Problems persist with dispatch

A proper radio link should have been built from Kelowna to Penticton to handle emergency dispatch operations

I wish to draw your attention to a story that was reported in the Aug. 8 edition of the Western News, about fire dispatch and the Planetworks 2010 study. You stated that Planetworks had recommended that the RDOS pull out of Penticton fire dispatch. I do not believe that is correct.

In fact, I think if you read the report, you will see that Planetworks suggested going to RFI (request for information), not pulling out or going to RFP (request for proposal). The two are entirely different options. It was the regional district that opted to go with an RFP.

It is disappointing that the RDOS didn’t require and insist that whichever dispatch centre took over operations, that all services that were done in past would at least be maintained. This has not been the case. Some services were watered down while some were dropped entirely.

For the money that Kelowna bid, there was no way that they could’ve taken on all the services. The technology that was touted as being state of the art has only added another point of failure — the Internet link that gets the signal from Kelowna to Penticton and beyond. This link never existed before (it wasn’t necessary) and has failed several times in the past eight months that I am aware of.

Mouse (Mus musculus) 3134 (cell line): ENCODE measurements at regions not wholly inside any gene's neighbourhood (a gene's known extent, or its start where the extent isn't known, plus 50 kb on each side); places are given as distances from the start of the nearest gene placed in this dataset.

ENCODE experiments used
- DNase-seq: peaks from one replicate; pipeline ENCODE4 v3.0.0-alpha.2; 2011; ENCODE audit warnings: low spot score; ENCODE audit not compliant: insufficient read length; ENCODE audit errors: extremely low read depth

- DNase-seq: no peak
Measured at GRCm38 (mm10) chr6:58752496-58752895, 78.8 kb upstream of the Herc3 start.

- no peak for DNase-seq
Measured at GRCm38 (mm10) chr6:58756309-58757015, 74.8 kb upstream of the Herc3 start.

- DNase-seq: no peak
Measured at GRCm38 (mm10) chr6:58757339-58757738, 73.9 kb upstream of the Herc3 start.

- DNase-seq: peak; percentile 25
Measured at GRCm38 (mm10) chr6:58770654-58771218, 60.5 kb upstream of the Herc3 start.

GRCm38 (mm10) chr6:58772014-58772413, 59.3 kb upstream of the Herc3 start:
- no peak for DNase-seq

A proper radio link should have been built from Kelowna to Penticton, though it would not come without cost, but at least it would be reliable. Penticton dispatch had several radio backup systems in place; Kelowna has none for this area. Their only backup relies on cellphones, which are the first lines of communication to become overloaded and fail during times of large-scale emergencies.

I do not blame Kelowna; they are only doing what they were asked to, with the funds and tools given them. That Internet link ties into the same 20-year-old radio system that has been in place all along. Penticton couldn’t have done any better, had they taken on another entire regional district area, either, in my opinion.

The two areas combined are huge, and putting all your eggs in one basket (one dispatch centre in this case) was not the way to go in my opinion. I am also not impressed with the computerized mapping system that Kelowna uses. Cross-street references given can be inaccurate — this is where local knowledge of not just streets but also landmarks is essential.

One often-heard reference puts Penticton Regional Hospital at 550 Carmi Ave. (correct), at the cross streets of Balfour Street (correct) and Powell Beach Road (wrong)! Again, this is not Kelowna’s fault; it’s the system. An Iphone with GPS will give the same erroneous co-ordinates. I see that they are going ahead with another radio study (which I feel is long overdue) but the RDOS has already stated that “there is no money.” I’m fairly certain that the study will suggest significant upgrades.

Sometimes you’re better off to stick with the tried, proven and tested. Two words that we hear so often these days are “low bid,” and it is so often proof positive that you really do get what you pay for.

Allan C.L. Stark, retired dispatcher

 

Penticton